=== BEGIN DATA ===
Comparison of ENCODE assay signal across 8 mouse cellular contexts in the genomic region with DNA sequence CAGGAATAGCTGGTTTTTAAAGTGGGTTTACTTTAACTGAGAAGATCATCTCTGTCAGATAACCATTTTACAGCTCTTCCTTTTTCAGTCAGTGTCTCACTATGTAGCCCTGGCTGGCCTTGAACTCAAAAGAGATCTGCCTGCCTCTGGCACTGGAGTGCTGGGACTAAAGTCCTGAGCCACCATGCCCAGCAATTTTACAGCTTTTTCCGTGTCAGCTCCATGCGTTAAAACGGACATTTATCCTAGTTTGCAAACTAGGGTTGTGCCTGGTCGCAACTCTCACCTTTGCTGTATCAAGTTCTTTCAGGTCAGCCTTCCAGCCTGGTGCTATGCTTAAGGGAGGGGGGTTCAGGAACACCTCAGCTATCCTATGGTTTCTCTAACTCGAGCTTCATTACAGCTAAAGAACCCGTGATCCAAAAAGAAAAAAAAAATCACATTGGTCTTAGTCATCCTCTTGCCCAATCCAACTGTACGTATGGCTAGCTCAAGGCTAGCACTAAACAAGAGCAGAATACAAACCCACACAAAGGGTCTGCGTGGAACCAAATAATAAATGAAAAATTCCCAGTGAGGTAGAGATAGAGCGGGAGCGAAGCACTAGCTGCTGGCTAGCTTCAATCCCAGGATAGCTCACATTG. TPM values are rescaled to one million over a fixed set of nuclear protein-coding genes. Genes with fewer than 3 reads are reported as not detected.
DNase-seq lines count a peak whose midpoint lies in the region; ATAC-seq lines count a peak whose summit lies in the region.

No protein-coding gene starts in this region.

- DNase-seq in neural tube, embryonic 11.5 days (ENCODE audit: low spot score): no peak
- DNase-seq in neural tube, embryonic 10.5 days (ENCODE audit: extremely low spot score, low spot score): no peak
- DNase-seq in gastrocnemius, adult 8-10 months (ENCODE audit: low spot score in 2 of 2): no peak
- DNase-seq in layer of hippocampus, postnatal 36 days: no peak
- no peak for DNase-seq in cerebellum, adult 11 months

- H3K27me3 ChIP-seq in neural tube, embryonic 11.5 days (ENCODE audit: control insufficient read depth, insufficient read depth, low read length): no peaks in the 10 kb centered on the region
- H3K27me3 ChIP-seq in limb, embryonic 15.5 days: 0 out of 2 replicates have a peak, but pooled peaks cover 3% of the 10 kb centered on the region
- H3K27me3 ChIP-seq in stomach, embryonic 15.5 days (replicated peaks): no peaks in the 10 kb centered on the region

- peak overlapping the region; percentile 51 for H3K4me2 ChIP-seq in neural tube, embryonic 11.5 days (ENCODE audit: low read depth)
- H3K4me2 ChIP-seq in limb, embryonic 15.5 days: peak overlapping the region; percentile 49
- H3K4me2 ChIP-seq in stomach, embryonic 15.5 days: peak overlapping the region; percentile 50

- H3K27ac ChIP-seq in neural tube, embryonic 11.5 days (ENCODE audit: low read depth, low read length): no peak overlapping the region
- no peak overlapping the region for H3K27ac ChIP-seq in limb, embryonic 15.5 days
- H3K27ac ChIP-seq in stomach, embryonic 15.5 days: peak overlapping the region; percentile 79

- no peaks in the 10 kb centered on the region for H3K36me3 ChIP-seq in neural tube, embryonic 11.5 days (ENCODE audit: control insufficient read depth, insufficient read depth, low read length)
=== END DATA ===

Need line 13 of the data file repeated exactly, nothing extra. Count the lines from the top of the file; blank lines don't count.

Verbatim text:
- H3K4me2 ChIP-seq in limb, embryonic 15.5 days: peak overlapping the region; percentile 49